About 200 Stranded Whales Die on Australian Beach

Rescue operations saved around 30 of the animals

Aerial image of whales stranded on a beach
About 230 pilot whales were stranded on an Australian beach.  Department of Natural Resources and Environment Tasmania

About 230 pilot whales stranded themselves on a beach in Australia earlier this week, prompting a race to save the surviving animals before they perished.

When officials arrived at the scene, on the remote western coast of Tasmania, about half of the whales were already dead. But rescue teams worked quickly to tend to the survivors, keeping them wet with sheets and buckets to prevent them from overheating, reports the Australian Broadcasting Corporation (ABC). 

Pilot whales, which are actually one of the largest members of the dolphin family, grow to about 20 feet and weigh up to two tons—a size that can prove deadly when they’re lying on a beach, writes the New York TimesNatasha Frost. 

“Because they’re so heavy, their body weight will literally crush their organs,” Vanessa Pirotta, a wildlife scientist affiliated with Macquarie University in Australia, tells the publication. “Depending on if they’re upright or on the side, this will be compromising how they breathe and their lungs’ ability to function properly.”

On Wednesday, rescue teams moved 32 of the whales to deeper waters by lifting them off the beach with construction equipment and towing them by boat out to sea, writes James Dunlevie for the ABC. But overnight, about ten of the animals re-stranded themselves. Fewer had returned to the beach on Friday morning—which was a good sign—though one died while stranded and another five had to be euthanized, per the Times.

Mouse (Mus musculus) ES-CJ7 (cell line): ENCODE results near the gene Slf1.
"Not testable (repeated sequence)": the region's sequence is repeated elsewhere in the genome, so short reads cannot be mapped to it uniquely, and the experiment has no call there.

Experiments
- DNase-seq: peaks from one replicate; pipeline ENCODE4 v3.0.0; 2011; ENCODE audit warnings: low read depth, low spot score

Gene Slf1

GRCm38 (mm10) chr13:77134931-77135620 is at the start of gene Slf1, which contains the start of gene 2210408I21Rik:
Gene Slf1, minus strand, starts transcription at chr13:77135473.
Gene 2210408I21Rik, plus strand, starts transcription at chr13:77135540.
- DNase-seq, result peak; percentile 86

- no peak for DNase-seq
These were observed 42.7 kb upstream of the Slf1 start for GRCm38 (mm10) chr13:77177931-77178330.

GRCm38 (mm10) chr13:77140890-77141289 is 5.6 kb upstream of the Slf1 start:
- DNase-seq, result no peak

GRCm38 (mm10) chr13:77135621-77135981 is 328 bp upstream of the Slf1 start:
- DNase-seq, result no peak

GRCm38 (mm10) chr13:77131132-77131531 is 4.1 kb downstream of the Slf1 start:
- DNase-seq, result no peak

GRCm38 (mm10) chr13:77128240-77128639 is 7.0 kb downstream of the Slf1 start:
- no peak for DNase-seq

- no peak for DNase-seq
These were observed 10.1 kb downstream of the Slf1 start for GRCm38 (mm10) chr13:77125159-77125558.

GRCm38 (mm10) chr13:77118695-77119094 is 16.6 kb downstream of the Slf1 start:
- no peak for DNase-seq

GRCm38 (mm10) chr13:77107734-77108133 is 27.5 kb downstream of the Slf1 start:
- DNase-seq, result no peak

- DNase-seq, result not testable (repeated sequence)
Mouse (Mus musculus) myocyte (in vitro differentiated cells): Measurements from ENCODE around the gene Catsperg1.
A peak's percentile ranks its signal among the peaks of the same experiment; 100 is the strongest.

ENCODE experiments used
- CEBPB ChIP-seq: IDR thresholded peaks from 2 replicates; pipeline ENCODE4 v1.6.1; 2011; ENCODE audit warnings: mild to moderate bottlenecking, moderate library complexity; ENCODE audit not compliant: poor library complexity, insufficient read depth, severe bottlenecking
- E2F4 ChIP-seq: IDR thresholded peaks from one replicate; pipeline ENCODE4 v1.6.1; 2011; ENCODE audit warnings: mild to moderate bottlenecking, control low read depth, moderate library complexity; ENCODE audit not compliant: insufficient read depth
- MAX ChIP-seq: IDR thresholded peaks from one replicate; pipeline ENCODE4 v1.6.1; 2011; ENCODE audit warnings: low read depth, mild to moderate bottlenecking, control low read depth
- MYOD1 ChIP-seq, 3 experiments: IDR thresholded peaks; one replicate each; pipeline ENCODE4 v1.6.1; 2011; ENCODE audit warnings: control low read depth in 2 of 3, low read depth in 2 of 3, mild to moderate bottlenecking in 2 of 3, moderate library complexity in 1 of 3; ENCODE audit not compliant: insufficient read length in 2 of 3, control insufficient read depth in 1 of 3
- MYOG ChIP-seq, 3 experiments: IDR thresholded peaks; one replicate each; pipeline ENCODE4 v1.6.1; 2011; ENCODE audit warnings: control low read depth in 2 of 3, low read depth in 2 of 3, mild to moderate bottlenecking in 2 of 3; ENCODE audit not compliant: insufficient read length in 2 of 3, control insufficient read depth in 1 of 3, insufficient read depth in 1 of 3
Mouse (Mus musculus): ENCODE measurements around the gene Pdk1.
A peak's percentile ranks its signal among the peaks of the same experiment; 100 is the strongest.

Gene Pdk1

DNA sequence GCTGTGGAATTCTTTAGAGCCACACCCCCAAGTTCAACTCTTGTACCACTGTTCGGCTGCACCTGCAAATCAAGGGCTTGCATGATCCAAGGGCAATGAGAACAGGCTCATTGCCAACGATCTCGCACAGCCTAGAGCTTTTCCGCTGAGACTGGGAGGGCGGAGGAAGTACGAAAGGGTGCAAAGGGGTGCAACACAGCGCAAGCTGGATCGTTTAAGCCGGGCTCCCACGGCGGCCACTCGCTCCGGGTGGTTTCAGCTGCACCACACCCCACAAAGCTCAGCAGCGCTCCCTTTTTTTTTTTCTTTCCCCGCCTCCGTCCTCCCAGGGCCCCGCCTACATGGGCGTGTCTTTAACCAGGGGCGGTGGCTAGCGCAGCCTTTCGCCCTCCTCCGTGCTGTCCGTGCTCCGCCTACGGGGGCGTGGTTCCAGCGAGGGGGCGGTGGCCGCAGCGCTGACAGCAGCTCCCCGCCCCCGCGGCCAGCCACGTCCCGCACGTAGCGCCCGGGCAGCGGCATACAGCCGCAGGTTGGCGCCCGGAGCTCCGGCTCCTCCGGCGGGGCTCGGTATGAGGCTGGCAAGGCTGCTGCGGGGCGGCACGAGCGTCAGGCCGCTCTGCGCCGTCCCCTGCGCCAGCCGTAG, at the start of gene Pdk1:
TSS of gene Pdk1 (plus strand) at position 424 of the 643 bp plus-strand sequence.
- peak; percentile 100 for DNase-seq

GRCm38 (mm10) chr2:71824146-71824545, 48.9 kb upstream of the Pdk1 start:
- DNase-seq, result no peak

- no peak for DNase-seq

A telehandler on the beach lifts a whale
Rescue crews use a telehandler to load whales during recovery.  Department of Natural Resources and Environment Tasmania

Despite their best efforts, rescue operations don’t always work, because the whales want to return to their pod, Pirotta tells the Associated Press

“They might hear the... sounds that the others are making, or they’re just disoriented and, in this case, extremely stressed, and just probably so fatigued that they in some cases don’t know where they are,” she tells the publication. “They do have a very strong social system. These animals are closely bonded, and that’s why we have seen so many in this case, unfortunately.” 

This event comes just two years after the biggest mass whale stranding in Australian history. In 2020, 470 pilot whales beached themselves in roughly the same area in Tasmania, per the Times. Officials were able to save about 110 of those whales. 

Dead whales line a beach
Dead pilot whales line a beach in Tasmania.  Department of Natural Resources and Environment Tasmania

Soon, the rescue team will begin the grisly task of disposing of the corpses, tweaking their process from what they did two years ago.

"Last time we did leave some carcasses in situ on Ocean Beach and were hoping for a natural decomposition. But that didn't occur in a satisfactory time frame," Tasmania Parks and Wildlife Service incident controller Brendon Clark tells the ABC. This time, officials will drag the carcasses to sea. 

It’s unclear exactly why the stranding happened, but scientists plan to analyze the bodies to see if they can figure it out. 

"One theory [is] that they are potentially chasing prey," Kris Carlyon from the Department of Natural Resources and Environment Tasmania, tells the ABC. "These guys do feed on squid. That could have brought them into shore… That will be part of the post-mortem investigation. We'll be looking at stomach contents, what these animals have been feeding on in the last few days. That may offer up some additional clues.”